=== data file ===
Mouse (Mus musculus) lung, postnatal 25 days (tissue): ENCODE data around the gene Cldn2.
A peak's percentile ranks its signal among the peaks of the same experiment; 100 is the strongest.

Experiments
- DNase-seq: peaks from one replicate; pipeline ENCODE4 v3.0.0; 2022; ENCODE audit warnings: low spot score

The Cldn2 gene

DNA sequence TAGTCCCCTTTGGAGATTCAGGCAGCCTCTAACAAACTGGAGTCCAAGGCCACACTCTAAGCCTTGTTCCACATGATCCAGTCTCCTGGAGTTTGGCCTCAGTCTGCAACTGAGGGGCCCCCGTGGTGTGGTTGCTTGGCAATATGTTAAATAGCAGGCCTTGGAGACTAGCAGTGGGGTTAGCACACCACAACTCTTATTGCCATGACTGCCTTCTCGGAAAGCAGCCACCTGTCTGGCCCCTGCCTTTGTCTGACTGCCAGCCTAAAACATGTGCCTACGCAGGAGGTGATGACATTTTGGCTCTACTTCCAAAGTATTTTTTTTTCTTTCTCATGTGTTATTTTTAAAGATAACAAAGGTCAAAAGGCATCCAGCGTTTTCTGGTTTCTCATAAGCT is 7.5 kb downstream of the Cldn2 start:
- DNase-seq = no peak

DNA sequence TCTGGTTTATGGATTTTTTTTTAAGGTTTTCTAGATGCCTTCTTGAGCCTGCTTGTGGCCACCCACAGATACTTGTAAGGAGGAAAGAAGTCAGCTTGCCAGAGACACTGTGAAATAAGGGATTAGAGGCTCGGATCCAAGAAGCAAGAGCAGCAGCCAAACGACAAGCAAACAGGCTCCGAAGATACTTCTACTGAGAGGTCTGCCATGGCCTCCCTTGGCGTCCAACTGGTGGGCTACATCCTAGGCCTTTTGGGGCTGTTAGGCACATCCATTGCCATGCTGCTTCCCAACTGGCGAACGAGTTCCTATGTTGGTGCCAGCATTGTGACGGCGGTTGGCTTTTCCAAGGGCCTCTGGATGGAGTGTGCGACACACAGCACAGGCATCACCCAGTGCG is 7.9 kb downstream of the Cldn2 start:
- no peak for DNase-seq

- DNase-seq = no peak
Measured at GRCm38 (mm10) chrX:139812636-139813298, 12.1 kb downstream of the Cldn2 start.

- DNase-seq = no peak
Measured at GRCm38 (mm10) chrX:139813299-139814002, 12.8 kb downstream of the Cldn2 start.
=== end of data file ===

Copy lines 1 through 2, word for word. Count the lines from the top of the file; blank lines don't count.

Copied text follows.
Mouse (Mus musculus) lung, postnatal 25 days (tissue): ENCODE data around the gene Cldn2.
A peak's percentile ranks its signal among the peaks of the same experiment; 100 is the strongest.